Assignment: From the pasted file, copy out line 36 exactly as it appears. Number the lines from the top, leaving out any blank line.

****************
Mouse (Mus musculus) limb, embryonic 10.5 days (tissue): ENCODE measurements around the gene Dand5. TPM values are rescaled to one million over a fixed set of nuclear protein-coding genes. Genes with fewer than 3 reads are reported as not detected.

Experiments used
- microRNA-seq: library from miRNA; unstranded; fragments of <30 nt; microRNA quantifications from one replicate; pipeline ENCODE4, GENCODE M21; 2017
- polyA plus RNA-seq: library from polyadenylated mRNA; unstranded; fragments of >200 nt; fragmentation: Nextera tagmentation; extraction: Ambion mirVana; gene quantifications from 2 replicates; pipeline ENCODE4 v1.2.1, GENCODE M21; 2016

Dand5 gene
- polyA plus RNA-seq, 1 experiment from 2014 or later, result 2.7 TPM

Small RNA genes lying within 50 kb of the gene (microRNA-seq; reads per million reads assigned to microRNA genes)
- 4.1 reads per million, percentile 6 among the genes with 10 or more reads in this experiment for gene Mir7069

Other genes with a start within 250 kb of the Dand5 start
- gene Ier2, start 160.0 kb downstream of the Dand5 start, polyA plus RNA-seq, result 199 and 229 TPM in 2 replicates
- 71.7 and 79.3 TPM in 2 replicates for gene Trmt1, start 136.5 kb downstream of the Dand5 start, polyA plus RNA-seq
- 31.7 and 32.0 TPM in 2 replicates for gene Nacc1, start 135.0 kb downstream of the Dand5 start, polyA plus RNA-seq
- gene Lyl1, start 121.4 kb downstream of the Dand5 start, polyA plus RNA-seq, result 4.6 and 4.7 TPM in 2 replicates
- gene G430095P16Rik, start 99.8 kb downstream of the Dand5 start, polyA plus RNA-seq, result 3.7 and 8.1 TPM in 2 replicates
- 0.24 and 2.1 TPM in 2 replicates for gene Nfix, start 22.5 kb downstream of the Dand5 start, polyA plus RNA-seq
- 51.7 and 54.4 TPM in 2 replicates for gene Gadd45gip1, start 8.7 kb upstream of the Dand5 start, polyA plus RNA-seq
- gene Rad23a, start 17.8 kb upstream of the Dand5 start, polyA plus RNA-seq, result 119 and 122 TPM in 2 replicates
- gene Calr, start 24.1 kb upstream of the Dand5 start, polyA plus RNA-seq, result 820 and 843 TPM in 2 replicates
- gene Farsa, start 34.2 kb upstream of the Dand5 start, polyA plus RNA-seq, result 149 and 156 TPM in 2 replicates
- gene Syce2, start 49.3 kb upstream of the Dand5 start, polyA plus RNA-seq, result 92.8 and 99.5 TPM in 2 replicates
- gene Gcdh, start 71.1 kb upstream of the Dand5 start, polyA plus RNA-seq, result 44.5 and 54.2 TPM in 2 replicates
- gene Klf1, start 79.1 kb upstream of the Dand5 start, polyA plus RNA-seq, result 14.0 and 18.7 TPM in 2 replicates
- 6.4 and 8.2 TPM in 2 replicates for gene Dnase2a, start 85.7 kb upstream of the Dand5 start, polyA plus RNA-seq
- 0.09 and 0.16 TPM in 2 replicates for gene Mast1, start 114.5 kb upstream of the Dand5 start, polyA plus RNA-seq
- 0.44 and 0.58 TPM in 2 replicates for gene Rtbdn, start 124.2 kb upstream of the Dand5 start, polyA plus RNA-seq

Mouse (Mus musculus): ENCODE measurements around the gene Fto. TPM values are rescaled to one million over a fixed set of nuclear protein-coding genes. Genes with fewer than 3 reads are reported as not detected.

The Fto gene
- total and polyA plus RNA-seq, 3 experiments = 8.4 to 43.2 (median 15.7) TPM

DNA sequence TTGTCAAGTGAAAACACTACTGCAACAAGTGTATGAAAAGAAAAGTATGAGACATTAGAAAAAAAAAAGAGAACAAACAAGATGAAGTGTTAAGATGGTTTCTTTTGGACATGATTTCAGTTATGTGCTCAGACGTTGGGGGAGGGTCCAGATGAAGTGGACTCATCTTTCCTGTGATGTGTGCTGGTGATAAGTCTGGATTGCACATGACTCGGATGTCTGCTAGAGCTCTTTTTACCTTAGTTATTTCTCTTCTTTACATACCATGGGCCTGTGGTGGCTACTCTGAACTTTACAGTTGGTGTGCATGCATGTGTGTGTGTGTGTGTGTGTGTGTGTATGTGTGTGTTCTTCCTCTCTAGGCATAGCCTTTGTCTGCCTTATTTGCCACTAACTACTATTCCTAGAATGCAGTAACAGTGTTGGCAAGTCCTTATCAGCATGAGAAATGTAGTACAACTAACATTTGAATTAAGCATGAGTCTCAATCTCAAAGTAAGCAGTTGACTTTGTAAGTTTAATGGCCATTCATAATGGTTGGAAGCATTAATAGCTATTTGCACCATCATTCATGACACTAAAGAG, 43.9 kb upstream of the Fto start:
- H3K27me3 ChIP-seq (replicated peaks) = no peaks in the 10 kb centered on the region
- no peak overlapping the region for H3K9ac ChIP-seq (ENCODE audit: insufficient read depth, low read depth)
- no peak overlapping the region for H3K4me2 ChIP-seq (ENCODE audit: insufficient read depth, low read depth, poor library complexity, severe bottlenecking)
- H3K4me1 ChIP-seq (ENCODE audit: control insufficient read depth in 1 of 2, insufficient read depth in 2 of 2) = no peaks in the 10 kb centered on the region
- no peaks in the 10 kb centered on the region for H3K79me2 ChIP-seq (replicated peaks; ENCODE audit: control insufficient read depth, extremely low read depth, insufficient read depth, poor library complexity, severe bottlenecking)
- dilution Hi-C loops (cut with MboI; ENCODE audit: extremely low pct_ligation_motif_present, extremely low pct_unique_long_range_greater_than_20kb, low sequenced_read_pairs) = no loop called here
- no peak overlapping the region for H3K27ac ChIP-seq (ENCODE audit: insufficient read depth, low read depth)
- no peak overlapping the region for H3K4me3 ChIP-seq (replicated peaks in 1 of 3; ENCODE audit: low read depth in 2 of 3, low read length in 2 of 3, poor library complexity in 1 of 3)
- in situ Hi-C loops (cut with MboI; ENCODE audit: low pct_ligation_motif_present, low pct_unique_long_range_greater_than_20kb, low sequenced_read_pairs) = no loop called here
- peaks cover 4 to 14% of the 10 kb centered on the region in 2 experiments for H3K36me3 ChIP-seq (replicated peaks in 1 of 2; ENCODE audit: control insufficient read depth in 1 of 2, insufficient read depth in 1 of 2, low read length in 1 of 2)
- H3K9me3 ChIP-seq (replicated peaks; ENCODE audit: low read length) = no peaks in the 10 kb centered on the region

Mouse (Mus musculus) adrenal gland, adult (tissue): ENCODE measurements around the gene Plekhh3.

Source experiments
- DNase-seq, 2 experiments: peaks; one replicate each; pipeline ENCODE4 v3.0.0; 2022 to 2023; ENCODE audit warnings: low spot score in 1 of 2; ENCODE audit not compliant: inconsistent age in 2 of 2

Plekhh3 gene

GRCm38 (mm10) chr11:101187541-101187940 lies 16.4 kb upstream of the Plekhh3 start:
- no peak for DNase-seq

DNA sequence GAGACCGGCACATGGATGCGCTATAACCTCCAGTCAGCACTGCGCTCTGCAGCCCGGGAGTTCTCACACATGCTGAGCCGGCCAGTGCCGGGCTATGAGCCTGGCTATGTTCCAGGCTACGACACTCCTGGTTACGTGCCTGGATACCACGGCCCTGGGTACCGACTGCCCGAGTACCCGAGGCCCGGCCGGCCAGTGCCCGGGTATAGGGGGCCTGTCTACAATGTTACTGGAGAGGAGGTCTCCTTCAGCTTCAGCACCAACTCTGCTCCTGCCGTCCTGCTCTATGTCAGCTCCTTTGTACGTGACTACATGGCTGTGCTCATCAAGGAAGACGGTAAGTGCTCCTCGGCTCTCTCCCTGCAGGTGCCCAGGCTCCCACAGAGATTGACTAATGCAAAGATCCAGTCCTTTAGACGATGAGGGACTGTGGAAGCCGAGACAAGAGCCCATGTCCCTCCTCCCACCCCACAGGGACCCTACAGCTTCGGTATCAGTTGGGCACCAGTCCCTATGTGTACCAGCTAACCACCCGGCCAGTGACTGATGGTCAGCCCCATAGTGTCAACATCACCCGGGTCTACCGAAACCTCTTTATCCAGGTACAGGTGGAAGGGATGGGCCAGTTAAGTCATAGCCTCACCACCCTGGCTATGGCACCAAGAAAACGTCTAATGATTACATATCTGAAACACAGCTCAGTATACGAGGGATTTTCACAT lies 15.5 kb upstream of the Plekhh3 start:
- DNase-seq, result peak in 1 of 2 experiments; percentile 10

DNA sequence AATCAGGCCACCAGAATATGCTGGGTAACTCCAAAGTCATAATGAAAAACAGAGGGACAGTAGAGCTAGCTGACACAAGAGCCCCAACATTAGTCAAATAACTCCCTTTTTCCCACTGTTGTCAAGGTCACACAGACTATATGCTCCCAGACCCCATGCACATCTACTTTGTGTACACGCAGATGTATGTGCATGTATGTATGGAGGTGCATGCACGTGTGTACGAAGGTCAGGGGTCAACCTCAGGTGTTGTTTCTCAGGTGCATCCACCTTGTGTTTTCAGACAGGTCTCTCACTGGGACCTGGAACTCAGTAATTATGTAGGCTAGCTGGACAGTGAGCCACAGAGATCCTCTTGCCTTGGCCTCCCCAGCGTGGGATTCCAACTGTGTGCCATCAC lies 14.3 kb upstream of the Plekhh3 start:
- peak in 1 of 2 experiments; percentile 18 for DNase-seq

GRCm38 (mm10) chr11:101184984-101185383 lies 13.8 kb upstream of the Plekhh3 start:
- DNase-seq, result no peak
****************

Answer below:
- no peak overlapping the region for H3K27ac ChIP-seq (ENCODE audit: insufficient read depth, low read depth)